Solar Photovoltaics

More energy comes to the Earth from the Sun in one hour than we use in a whole year. Some of this solar energy can be captured and converted into electricity using photovoltaics (PV). Albert Einstein was the first to explain the physics behind the phenomenon in 1904, for which he won a Nobel peace prize. It took until the 1950’s for solar PV cells to become commercially available, and they were so expensive to make, their use was restricted to space satellites.

Today PV cells are normally made from the same materials that are found in microchips: semi-conducting silicon wafers. Like microchips the cost of producing PV cells has been steadily falling. Meanwhile, the climate has been changing and the cost of fossil fuels used to generate most of our electricity has been rising. We are now at a point when it makes economic and social sense to switch to solar power. Oxbridge Solar uses cost effective energy efficient systems to enable you make use of technology advances and benefit the environment.

Photovoltaic Modules and Grid Connection

PV cells are normally 15cm x 15cm in size. Usually they are combined together and sandwiched between a glass/ laminate frame and a backing sheet to from a PV module. A collection of PV modules at the same site is known as a PV array. PV arrays produce direct current (DC) which is converted using an inverter into the alternating current (AC) used in most household appliances.

A grid-connected PV array is connected from the inverter to the mains electricity supply, enabling any spare electricity (not used on site) to be ‘exported’ to the national grid. Oxbridge Solar offers high quality PV systems enabling you to make use of this free energy and benefit from a guaranteed income from the Government guaranteed Feed-in Tariffs whilst helping to reduce your carbon footprint.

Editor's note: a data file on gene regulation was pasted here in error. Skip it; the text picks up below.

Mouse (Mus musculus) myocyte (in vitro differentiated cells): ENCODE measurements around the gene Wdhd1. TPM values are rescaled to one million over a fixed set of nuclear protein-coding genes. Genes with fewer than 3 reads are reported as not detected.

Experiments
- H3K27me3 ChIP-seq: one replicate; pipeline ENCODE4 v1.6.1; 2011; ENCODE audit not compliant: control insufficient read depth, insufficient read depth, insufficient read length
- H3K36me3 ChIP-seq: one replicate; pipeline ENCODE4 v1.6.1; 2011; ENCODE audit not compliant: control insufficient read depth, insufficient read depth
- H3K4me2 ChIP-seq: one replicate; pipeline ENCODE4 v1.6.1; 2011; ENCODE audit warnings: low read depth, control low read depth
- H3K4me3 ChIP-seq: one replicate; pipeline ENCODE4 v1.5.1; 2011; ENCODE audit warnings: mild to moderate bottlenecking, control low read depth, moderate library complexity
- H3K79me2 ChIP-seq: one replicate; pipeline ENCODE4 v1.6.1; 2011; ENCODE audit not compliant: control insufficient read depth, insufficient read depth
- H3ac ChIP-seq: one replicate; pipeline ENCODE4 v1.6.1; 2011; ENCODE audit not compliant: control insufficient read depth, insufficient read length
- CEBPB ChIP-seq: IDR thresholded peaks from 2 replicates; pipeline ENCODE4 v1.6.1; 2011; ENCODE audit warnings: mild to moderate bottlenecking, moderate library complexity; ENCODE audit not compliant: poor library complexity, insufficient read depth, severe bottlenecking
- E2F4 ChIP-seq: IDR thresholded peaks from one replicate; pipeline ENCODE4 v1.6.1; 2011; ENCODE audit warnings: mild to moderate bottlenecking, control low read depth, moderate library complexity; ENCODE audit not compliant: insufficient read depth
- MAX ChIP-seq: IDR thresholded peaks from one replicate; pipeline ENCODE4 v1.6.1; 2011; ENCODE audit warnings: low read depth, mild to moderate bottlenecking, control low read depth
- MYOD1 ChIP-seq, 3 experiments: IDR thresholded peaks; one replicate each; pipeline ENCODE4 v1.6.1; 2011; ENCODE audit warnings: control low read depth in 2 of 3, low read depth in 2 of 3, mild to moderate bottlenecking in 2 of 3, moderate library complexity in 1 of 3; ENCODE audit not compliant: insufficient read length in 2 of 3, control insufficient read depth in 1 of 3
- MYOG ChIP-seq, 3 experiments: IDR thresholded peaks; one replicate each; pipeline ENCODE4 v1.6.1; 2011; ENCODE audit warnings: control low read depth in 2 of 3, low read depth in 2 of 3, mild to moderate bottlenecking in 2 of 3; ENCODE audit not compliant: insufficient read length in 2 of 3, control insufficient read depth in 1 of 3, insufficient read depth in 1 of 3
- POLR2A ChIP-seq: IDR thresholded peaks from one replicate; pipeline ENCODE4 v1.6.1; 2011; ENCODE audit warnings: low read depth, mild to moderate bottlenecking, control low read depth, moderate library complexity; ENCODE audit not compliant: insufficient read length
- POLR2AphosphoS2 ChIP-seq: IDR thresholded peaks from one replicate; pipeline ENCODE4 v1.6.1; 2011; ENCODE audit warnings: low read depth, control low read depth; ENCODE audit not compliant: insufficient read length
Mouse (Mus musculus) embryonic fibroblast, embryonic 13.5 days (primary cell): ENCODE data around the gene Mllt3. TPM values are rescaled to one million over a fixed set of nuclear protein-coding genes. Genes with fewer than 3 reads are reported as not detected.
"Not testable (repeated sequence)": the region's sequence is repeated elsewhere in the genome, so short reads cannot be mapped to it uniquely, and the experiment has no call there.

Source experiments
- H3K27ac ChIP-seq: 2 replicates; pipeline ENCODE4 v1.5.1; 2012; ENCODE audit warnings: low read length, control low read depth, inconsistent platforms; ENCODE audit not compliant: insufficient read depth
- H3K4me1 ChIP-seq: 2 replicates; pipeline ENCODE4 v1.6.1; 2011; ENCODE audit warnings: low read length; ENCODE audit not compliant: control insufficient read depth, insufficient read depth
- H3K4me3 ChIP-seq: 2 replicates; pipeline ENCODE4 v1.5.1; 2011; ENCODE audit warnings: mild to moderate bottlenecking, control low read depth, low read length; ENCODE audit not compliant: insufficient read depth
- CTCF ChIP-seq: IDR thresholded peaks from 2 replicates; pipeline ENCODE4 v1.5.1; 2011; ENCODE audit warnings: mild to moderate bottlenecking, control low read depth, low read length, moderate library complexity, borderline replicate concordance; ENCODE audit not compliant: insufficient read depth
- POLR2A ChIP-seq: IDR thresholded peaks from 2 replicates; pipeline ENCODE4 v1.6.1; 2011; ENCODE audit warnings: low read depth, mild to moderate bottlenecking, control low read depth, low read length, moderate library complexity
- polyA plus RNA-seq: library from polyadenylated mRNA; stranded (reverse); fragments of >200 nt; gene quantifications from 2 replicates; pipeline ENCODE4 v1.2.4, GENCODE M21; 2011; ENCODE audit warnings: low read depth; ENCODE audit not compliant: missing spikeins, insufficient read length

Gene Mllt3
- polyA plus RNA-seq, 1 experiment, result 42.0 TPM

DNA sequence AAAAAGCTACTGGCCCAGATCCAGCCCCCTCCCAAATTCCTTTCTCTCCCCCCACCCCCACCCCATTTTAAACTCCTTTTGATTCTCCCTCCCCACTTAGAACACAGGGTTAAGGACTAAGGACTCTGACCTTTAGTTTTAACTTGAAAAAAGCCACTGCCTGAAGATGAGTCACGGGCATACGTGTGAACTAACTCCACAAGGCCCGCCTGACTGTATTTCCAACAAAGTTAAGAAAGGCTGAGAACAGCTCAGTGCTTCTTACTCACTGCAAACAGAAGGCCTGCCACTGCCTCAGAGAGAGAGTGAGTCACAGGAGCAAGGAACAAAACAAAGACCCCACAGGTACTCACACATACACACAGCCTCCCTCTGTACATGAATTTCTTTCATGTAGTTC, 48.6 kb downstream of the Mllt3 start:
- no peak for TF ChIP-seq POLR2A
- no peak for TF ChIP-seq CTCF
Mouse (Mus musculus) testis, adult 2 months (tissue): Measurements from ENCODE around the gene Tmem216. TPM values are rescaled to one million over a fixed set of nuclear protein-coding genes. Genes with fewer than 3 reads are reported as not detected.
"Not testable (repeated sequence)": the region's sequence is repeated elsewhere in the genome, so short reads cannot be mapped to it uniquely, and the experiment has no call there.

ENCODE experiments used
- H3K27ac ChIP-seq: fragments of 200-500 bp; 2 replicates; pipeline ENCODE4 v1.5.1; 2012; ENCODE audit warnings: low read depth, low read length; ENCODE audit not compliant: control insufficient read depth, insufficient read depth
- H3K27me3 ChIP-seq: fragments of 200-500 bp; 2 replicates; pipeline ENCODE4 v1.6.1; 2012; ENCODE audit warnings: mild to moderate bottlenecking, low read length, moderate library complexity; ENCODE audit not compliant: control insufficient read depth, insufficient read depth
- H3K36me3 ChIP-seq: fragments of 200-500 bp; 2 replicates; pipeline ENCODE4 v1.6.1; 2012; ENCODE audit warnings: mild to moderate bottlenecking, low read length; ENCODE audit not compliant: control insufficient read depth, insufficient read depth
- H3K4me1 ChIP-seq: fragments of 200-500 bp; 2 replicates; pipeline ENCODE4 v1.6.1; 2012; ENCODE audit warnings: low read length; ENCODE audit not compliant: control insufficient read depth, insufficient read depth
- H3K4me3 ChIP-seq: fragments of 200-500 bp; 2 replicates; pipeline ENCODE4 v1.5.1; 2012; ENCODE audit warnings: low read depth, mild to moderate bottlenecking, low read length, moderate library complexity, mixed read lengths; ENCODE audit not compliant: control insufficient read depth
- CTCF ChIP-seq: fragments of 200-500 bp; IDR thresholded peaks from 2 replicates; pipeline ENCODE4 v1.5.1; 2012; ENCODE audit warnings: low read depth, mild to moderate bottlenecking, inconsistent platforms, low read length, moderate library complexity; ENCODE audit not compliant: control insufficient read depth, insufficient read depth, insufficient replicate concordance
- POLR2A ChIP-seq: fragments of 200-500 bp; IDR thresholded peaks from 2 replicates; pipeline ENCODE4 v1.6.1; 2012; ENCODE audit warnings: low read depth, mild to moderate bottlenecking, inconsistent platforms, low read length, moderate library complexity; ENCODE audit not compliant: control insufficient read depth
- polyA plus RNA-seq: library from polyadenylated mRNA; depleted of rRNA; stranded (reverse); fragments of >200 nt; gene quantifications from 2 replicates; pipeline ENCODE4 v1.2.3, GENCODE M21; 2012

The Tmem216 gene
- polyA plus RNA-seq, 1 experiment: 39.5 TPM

PV requires only daylight - not direct sunlight - to generate electricity. When light shines on the cell it creates an electric field across the layers, causing electricity to flow. The stronger the light, the more electricity is generated. The most efficient PV arrays are on unshaded south-facing pitched roofs, although arrays are still economical when laid horizontally or vertically - the chart on the left shows how position affects efficiency. To maintain efficiency, panels should be kept clean - arrays angled at more than 10 degrees are normally self-cleansed by the rain -  other than that, there’s very little maintenance required. The solar panels we use are warranted by their manufacturers for up to 25 years, and whilst there is an estimated degradation in performance by 20% over 25 years, they should continue to provide you with free power for many years after that with estimates of 50 years common throughout the industry.

 

The strength of a PV array is measured in kilowatt peak (kWp) - that's the amount of energy the cell generates in full sunlight.

Oxbridge Solar will conduct a free, no obligation and no hard sell, site survey to determine the best position for your PV array and the number of panels required to meet your needs. We will provide you with an accurate estimate of costs and benefits.